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Saturday, December 29, 2012

Recently resigned Nashua Rep. Laughton among candidates to fill her vacated seat

NASHUA – When Ward 4 voters head to the polls next year to fill the state representative seat vacated by Stacie Laughton last month, they’ll likely be overcome with a feeling of deja vu.

Among the list of candidates is Laughton herself, who filed Friday morning in Concord to run for her own former seat. ...

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NASHUA – When Ward 4 voters head to the polls next year to fill the state representative seat vacated by Stacie Laughton last month, they’ll likely be overcome with a feeling of deja vu.

Among the list of candidates is Laughton herself, who filed Friday morning in Concord to run for her own former seat.

Democrat Pam Brown, of 2 Clocktower Place, Apt. 209, is the only new name on the list. Republican Elizabeth Van Twuyver, of 9 Pine Hill Ave., who ran and lost in the November election also filed to run again.

Laughton first announced last week that she planned to run for her former seat.

“I’m confident that I still have a lot of support out there, but as far as with any election, we never can tell how the voters are going to lean,” she said. “Politics can be an up and down game, and ultimately the voters are always right.”

Laughton made history, and gained national attention in November when she was elected as the first openly transgendered lawmaker in New Hampshire. She gave up the post 20 days later over questions about several felonies she committed in Laconia under the name Barry Charles Laughton, Jr. in Laconia.

State law requires a special election be held to replace Laughton rather than simply filling the seat with the next highest vote-getter.

The Board of Aldermen, charged with arranging the city’s elections, could have opted to leave the seat vacant or to hold the special election. Earlier this month, the board suspended its rules to immediately request an election be held.

And while Laughton first spoke out against holding an election, saying it would cost too much for taxpayers, she soon changed her tune. Her filing Friday morning assured that the city would have to hold both a Democratic primary and general election for the seat, putting the tab to replace Laughton at $4,350.

But despite the controversy that led to Laughton’s resignation from the state legislature, it appears there is nothing stopping her from running for the position again.

No state law bars a candidate from re-running for a seat they recently resigned: any qualified person can run, Assistant Secretary of State Karen Ladd told The Telegraph last week.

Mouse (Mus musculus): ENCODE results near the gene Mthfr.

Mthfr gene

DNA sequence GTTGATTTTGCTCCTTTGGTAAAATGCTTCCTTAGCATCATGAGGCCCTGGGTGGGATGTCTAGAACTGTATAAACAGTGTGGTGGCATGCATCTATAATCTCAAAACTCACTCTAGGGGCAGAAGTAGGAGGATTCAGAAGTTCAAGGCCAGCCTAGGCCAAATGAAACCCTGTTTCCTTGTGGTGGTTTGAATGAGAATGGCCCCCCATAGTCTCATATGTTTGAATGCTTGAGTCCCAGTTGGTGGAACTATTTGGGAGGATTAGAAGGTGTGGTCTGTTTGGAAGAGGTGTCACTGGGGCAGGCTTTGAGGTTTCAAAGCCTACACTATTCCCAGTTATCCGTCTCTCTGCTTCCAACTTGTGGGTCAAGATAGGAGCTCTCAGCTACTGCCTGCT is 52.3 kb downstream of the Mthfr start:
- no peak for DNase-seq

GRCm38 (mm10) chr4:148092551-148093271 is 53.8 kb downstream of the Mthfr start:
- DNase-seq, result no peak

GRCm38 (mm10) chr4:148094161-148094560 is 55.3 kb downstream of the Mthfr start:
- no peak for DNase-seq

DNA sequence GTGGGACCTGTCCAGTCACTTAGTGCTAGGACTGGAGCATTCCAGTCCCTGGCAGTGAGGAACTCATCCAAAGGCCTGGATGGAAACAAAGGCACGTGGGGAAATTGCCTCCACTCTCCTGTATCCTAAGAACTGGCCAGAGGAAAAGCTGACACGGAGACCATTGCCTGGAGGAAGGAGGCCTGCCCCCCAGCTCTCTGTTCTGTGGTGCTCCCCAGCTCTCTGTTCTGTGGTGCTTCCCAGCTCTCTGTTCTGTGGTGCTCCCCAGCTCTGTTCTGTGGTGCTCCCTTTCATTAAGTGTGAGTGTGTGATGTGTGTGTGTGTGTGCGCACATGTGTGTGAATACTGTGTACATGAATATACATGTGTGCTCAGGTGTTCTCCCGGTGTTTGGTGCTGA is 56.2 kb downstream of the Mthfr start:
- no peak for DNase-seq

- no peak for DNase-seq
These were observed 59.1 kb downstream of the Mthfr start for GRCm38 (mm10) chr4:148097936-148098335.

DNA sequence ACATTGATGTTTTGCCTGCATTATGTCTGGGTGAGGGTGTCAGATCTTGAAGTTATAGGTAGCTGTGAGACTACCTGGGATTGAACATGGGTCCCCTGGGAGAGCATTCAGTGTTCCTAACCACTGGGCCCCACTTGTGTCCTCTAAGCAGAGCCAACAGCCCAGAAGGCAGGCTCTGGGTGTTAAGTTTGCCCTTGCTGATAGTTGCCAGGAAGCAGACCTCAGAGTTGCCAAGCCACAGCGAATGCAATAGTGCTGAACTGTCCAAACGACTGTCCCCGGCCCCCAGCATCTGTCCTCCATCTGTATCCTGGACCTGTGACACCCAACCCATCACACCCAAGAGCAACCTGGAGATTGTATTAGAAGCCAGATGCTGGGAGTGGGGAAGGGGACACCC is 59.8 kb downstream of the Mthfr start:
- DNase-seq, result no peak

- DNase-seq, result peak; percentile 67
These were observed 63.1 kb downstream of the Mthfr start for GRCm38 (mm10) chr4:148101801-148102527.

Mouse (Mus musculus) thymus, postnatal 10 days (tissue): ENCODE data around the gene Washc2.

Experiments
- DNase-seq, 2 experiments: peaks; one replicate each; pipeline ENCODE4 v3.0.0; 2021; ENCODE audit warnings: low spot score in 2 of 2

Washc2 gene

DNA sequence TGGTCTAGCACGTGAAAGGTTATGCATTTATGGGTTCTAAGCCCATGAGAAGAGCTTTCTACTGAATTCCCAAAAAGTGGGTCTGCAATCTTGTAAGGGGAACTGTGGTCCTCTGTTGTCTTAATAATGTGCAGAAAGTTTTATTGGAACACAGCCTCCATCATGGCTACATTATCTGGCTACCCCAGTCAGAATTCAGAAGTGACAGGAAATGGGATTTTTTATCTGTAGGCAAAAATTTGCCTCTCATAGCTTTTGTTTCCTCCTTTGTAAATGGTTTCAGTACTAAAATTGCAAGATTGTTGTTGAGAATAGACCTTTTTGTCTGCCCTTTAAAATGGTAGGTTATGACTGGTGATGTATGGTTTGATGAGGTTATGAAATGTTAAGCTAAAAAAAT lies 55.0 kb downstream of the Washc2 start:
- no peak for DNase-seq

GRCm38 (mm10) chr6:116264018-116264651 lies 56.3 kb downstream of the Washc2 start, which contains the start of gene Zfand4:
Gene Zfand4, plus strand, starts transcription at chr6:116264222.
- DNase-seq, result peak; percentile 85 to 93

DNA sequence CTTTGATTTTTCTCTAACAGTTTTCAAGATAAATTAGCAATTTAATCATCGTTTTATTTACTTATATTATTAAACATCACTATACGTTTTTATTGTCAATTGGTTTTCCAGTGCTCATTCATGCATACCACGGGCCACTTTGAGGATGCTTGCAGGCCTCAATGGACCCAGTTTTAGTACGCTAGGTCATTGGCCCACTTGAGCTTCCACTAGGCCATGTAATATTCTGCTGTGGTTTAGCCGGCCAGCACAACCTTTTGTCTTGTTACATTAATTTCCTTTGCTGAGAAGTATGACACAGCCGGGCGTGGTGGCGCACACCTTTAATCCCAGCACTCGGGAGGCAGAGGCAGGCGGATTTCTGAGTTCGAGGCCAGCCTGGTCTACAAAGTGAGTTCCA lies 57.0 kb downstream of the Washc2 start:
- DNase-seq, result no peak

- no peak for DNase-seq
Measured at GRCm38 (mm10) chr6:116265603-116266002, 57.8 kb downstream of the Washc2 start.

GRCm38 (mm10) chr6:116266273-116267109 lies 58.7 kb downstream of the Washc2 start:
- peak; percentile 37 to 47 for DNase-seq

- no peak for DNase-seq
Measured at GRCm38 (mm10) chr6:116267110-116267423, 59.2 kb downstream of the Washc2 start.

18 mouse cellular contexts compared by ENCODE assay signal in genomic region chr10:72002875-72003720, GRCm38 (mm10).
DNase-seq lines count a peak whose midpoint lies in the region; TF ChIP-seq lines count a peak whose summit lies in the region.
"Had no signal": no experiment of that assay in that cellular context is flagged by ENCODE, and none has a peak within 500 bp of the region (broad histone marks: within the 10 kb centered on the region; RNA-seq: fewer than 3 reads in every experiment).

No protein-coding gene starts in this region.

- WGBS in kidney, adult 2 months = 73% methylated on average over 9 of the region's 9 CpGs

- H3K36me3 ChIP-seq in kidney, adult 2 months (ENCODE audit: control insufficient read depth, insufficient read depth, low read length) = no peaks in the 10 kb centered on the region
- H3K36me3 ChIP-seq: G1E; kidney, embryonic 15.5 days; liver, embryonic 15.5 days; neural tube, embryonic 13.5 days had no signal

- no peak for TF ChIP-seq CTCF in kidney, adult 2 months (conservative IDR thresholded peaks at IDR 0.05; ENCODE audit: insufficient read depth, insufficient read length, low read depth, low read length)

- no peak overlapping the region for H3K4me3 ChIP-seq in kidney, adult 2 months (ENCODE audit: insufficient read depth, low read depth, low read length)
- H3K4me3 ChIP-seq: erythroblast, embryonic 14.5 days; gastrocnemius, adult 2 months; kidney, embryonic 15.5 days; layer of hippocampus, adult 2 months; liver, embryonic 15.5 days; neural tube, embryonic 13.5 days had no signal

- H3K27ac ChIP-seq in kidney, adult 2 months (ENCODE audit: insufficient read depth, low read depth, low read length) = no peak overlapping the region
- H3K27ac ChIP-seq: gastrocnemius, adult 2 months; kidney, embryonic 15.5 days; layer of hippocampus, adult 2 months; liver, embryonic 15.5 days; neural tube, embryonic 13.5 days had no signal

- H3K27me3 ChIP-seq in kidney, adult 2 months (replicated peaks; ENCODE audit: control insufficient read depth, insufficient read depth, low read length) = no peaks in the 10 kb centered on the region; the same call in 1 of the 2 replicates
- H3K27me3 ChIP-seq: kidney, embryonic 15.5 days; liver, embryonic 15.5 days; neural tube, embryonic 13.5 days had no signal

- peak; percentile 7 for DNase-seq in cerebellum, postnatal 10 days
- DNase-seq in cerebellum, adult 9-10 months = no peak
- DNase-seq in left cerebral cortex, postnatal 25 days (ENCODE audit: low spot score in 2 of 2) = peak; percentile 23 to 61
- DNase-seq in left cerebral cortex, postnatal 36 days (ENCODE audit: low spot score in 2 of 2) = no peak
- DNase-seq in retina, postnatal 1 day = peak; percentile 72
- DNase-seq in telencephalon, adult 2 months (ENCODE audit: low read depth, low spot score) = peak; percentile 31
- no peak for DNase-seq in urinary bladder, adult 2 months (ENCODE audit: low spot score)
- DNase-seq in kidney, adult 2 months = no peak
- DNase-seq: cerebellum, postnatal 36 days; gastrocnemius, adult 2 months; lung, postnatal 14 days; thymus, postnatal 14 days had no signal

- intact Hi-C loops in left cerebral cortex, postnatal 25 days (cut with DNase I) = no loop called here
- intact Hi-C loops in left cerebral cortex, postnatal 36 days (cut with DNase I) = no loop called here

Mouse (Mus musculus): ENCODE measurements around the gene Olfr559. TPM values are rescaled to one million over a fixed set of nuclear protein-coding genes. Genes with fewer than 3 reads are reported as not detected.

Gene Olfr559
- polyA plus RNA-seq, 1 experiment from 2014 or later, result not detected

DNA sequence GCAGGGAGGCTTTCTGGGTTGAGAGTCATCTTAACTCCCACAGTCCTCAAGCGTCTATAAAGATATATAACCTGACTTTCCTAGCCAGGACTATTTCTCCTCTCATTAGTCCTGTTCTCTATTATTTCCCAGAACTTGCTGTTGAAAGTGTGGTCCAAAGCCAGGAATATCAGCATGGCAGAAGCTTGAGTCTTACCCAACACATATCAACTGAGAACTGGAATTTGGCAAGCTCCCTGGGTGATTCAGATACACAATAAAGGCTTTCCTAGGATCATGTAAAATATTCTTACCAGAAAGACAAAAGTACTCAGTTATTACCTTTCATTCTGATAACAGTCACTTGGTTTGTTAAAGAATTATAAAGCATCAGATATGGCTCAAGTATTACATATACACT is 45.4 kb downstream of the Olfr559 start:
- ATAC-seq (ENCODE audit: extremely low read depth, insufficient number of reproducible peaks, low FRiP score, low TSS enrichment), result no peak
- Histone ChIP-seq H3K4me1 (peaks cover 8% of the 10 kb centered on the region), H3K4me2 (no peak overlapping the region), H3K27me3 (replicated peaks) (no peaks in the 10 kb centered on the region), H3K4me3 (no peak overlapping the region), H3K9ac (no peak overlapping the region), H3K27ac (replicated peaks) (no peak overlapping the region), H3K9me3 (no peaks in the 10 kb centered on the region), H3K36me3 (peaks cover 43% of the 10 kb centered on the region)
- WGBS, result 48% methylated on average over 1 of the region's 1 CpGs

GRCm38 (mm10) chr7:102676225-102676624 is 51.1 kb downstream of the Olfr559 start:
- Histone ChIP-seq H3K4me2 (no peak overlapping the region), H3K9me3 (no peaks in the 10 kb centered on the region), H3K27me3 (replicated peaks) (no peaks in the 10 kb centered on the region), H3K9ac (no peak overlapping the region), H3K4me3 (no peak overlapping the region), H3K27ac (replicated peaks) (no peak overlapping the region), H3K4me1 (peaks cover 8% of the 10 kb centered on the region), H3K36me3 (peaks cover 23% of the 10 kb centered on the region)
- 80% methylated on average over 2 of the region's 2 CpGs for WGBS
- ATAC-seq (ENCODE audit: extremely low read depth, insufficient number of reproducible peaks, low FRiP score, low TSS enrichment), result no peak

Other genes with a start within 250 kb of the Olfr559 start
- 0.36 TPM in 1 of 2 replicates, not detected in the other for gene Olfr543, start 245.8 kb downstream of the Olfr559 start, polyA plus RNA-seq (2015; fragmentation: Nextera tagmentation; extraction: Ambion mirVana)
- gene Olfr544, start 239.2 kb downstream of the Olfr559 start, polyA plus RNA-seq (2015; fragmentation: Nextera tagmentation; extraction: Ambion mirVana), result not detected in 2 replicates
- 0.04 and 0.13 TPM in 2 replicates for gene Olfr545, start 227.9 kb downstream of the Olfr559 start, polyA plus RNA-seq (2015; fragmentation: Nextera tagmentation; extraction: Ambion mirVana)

State law prohibits convicted felons from running for or holding office until their final discharge from prison, but legal professionals and political leaders aren’t clear on the definition of “final discharge.”

In 2008, Laughton was sentenced to 71⁄2 to 15 years for conspiracy to commit credit card fraud, suspended pending 10 years of good behavior, and 31⁄2 to seven years for falsifying physical evidence, again suspended to 10 years for good behavior.

She served 12 months, with four months suspended, in the Belknap County jail for conspiracy to commit fraudulent use of a credit card. The remainder of her sentence remains suspended until 2019.

“I believe that I’m duly qualified and eligible the way the law is written because I’m in the suspended portion of my sentence,” Laughton said last week.

Laughton’s opponents for the seat believe they also have what it takes to serve Ward 4.

Van Twuyver ran for the Ward 4 seat this fall but failed to win a seat, gaining 754 votes. All three of the candidates selected to represent Ward 4 in the state house were Democrats.

Van Twuyver has lived in Nashua for 33 years, and was the former office manager for Sodexo at Rivier College. She has worked as a software engineer, course developer and technical writer for major computer manufacturers.

She ran for the Ward 4 state representative seat twice before this year, and currently serves on the city’s Board of Education.

Brown has lived in Nashua since 1997. This is her first time running for public office, which she said she sees as an opportunity to serve the community she has grown to love. Brown is interested in working to reverse the effects of budget cuts to schools, higher education and social services, and said she can bring the experience of working for corporations and nonprofits, financial services and human services.

Danielle Curtis can be reached at 594-6557 or dcurtis@nashua
telegraph.com. Also follow Curtis
on Twitter (Telegraph_DC).